Building on the principles and practices presented in The Divining Mind (Richard Wright's first book on dowsing, coauthored by T. Edward Ross II), authors Richard and Pat Wright define dowsing as the process of uncovering information through the medium of the self. The Wrights believe, as do many dowsers, that the ability to dowse is innate, but they also feel that its proper development is contingent upon the parallel unfoldment of the spiritual qualities in our nature. Through this process, the dowser becomes increasingly cognizant of the interconnectedness of all aspects of life and begins to play his or her part as an agent of healing and positive change.Includes detailed information on: - Responsibility in dowsing - Practical dowsing - Earth energies - Planetary stewardship - Healing and prayer - The supersensory worlds An indispensable guide for the advanced dowser as well as a beginner's sourcebook.
Sexual frankness without a hint of guilt or prurience is the great legacy which the Eastern, and in particular Indian, traditions have given us. As an expression of human culture, and as a pillow book for the modern boudoir, the Kama Sutra of Vatsyayana the most famous work on sex ever written the Ananga-Ranga of Kalyana Malla, and Sheikh Nefzai's Perfumed Garden, set forth the principles of sensual pleasure with poetry, wisdom, and humor, celebrating love as an ecstatic expression of life's beauty.Here, for the first time, Sir Richard Burton's translations of the classic Eastern love texts have been published in one volume. The first Kama Sutra to be illustrated in color with a dazzling and unique collection of Indian painting and sculpture. These erotic treatises are not sex manuals in the modern sense clinical collections of coital postures but a broader and more humane exploration of Eastern sexual customs.
For nearly three centuries Malleus Maleficarum (The Witches' Hammer) was the professional manual for witch hunters. This work by two of the most famous Inquisitors of the age is still a document of the forces of that era's beliefs. Under a Bull of Pope Innocent VIII, Kramer and Sprenger exposed the heresy of those who did not believe in witches and set forth the proper order of the world with devils, witches, and the will of God. Even if you do not believe in witchcraft, the world of 1484 did.
Contemporary cases illustrate methods by which witches attempt to control and subvert the world: How and why women roast their first-born male child; the confession of how to raise a tempest by a washwoman suspended hardly clear of the ground by her thumbs; methods of making a formal pact with the Devil; how witches deprive men of their vital member; and many others. Methods of destroying and curing witchcraft, such as remedies against incubus and succubus devils, are exemplified and weighed by the authors.
Formal rules for initiating a process of justice are set down: how it should be conducted and the method of pronouncing sentence; when to use the trial by the red-hot-iron; how the prosecutor should protect himself; how the body is to be shaved and searched for tokens and amulets, including those sewn under the skin. As Summers says, it was the casebook on every magistrate's desk.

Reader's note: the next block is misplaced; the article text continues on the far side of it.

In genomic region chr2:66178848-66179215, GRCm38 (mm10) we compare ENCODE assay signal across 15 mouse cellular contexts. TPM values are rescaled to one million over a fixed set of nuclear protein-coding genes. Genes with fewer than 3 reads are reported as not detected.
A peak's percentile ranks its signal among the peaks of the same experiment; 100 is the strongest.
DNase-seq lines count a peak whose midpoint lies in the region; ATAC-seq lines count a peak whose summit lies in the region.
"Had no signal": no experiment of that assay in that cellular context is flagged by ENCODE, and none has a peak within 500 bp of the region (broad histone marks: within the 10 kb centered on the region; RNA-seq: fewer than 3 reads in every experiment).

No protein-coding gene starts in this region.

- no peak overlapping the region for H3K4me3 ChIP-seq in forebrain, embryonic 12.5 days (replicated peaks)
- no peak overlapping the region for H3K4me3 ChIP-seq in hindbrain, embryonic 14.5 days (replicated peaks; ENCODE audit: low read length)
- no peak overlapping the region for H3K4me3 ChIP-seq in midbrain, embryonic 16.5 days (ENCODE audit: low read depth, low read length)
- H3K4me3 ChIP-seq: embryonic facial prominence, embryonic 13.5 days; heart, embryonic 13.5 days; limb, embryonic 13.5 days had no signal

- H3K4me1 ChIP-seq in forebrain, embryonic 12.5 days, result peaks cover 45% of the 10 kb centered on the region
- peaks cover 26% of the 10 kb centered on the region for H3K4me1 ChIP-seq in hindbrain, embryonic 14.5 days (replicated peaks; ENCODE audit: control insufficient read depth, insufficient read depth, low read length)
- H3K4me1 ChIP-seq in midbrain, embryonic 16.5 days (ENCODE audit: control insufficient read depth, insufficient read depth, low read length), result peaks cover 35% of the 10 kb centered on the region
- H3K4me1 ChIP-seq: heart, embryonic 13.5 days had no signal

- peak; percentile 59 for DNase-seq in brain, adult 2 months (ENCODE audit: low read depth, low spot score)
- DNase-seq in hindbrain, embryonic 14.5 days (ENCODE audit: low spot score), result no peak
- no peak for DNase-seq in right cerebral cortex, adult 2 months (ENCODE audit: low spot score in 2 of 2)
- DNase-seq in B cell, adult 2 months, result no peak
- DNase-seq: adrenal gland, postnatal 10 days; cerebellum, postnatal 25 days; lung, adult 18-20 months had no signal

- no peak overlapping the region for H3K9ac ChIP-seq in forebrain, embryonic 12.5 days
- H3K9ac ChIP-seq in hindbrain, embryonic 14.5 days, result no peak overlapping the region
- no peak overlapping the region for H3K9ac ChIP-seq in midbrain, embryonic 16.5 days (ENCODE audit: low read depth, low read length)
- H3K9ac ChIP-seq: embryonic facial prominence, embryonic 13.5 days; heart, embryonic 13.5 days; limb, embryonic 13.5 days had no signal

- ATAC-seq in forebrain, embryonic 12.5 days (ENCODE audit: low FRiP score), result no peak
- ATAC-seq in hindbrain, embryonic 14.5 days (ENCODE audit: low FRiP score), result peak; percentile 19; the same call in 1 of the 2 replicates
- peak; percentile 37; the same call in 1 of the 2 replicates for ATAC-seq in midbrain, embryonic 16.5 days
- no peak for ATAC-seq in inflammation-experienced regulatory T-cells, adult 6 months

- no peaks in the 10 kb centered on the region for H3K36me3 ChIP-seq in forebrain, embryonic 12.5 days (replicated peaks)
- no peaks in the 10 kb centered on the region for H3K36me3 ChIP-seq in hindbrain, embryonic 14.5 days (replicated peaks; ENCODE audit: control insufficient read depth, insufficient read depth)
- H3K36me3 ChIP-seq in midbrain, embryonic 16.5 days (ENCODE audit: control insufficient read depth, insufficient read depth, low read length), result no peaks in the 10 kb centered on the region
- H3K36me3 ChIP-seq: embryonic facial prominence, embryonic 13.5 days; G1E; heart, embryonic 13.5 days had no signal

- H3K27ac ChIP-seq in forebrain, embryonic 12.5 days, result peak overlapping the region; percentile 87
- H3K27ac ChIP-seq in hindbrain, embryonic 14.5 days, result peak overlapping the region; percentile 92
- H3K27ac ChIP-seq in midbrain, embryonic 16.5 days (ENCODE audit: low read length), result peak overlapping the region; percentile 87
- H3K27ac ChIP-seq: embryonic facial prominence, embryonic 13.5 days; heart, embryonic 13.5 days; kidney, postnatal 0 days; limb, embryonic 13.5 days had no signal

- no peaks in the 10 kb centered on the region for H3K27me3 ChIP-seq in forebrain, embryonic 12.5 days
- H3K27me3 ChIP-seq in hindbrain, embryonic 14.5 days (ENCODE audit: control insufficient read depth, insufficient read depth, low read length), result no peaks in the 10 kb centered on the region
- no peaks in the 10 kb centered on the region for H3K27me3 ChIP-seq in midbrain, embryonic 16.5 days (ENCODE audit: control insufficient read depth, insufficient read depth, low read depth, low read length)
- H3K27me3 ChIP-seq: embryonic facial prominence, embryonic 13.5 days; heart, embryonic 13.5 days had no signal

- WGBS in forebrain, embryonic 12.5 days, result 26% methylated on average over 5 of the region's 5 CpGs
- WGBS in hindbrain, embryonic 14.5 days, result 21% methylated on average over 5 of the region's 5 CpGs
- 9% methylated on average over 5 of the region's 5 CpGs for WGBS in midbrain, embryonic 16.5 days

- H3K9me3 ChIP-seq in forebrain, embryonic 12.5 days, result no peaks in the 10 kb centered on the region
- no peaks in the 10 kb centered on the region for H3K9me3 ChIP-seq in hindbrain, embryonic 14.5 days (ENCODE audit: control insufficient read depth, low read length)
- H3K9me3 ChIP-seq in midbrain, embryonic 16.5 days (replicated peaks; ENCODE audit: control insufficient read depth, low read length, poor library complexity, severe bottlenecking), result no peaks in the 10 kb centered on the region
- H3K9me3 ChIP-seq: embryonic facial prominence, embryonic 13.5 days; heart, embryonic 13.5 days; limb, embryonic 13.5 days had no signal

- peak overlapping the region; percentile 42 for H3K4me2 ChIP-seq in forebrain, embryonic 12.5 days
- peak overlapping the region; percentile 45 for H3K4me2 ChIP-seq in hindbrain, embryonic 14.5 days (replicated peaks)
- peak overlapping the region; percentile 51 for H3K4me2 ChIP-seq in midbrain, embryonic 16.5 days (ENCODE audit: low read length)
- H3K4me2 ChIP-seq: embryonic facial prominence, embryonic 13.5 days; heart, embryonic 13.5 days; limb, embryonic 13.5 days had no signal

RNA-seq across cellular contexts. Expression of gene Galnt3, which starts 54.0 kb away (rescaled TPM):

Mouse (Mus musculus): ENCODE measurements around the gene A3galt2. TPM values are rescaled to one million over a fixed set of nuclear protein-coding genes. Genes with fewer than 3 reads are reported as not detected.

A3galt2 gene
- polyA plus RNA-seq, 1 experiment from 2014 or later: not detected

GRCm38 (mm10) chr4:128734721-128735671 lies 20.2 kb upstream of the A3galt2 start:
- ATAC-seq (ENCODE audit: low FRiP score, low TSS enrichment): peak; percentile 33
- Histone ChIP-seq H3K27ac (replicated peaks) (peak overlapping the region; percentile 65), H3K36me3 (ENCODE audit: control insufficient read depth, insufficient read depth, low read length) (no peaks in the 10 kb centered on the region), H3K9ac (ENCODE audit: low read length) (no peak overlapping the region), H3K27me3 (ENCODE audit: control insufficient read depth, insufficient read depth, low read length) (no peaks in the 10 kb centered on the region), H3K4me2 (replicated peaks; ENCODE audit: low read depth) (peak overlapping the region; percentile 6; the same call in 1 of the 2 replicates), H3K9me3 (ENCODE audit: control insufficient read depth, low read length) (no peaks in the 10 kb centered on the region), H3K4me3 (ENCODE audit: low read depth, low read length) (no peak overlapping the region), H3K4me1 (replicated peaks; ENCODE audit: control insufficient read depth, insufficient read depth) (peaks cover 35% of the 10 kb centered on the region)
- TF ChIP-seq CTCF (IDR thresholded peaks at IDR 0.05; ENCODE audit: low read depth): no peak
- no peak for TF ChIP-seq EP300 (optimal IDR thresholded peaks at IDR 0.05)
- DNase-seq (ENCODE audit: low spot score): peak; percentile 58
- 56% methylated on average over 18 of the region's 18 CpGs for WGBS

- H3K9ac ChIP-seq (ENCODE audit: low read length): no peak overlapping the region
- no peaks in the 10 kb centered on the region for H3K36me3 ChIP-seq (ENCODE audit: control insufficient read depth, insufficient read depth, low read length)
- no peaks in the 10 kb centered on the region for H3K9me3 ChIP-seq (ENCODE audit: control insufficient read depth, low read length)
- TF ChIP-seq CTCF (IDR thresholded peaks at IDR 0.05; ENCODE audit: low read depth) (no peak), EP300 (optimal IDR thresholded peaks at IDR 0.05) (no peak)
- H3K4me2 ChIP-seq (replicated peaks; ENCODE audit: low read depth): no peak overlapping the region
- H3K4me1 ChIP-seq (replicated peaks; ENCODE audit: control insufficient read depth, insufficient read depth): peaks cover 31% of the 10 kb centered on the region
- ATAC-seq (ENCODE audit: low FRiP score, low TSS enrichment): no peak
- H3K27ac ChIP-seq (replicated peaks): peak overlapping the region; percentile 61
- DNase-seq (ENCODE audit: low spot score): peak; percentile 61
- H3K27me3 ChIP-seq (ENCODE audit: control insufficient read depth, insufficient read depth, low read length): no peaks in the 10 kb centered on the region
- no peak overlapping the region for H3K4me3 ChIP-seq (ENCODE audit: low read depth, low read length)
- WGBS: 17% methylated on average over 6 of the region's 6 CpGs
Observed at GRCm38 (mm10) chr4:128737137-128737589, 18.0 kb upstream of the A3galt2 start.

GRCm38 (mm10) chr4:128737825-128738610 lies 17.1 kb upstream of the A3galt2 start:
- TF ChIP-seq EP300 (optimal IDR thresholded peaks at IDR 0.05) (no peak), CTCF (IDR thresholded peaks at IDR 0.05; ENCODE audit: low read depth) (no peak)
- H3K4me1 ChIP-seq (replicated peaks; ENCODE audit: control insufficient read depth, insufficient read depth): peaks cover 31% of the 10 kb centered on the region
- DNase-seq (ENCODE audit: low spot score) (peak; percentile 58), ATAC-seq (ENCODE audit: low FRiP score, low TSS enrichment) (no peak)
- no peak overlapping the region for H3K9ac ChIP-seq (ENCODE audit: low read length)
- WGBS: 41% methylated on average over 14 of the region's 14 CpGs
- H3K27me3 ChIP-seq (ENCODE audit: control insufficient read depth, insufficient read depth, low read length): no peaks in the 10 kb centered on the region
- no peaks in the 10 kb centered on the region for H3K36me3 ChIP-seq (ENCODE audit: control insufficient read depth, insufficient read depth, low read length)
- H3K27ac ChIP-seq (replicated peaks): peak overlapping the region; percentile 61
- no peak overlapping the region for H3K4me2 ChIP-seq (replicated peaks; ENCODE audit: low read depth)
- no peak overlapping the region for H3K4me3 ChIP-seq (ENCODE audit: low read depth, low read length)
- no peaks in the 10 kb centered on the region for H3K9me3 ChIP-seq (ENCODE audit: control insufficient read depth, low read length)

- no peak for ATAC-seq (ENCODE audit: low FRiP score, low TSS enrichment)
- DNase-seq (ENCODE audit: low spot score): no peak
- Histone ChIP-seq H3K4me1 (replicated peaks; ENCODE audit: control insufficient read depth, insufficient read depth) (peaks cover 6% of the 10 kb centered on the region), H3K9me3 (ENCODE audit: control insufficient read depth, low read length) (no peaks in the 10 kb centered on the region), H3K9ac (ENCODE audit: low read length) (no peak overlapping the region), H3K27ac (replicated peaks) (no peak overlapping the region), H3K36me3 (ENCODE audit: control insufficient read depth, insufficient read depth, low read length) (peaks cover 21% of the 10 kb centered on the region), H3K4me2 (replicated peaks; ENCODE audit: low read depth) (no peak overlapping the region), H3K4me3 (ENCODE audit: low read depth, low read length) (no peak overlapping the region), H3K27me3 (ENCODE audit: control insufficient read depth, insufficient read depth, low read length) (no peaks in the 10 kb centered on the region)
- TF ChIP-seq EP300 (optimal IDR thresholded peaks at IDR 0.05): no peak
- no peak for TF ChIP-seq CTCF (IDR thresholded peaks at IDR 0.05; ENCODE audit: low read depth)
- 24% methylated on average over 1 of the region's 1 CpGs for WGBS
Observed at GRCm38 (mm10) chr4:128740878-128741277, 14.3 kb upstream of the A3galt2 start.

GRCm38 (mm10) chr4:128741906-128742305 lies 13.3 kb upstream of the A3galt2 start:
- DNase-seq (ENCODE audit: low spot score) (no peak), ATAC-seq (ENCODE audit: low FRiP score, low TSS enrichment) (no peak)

Montague Summers has given a very sympathetic translation. His two introductions are filled with examples of witchcraft and the historical importance of Malleus Maleficarum. This famous document should interest the historian, the student of witchcraft and the occult, and the psychologist who is interested in the medieval mind as it was confronted with various forces which could be explained only by witchcraft.
"Totally captivating . . . a vision of the paradigm shift that is essential for our very survival as a species on this planet."--Elinor Gadon, author of The Once and Future Goddess
"This strong debut fits well against feminist futuristic, utopic, and dystopic works by the likes of Charlotte Perkins Gilman, Ursula LeGuin, and Margaret Atwood."--Library Journal
"A religious cliff-hanger--intimate, compelling, hard to put down."
SAN FRANCISCO CHRONICLE
Eager to shake off the indelible brand of a Catholic upbringing, Patricia Hample seeks the "old world" of Catholicism. On her pilgrimage she meets others seekers--crotchety English agnostics, American Franciscan friars and nuns, and the seekers that fill every charter flight. Inevitably, too, she finds the "old world" right at home, in the very past she had tried to escape. But what she is looking for confronts her, finally, on a rereat at a monastery near the Lost Coast of northern California in the still, virgin moments of silent prayer....
"A rich panorama of our native heritage which allows the seeker access to the heart of the Path of Beauty. Ed McGaa has walked this path so that all people may live in harmony."
Samie Sams, Hancoka Olowanpi, author of Midnight Song: Quest for the Vanished Ones
"Ed McGaa is one of the first persons who can write about 0glala religion in the first person because he has lived it. For years anthropologists have hoped a Native American would portray that society from the inside out. Ed McGaa has. It's about time."
William K. Powers, author of 0glala Religion
"Fascinating as well as inspiring reading. Ed McGaa makes an excellent spiritual guide and intellectual teacher . . . The information stimulates the mind, the drawings delight the eye, and the ideas soothe the spirit."
Jack Weatherford, author of Indian Givers
"Profound and insightful . . . Mother Earth Spirituality will be of great importance to those of us, both 'rainbow' and non-Indian people, who walk over land in search of a deeper spiritual life . . . For us, this book is an invaluable guide showing us how to do it."
Fred Alm Wolf, Ph.D., author of Taking the Quantum Leap
More than a thousand years ago a Chinese Zen Master wrote:
Magical Power, Marvelous Action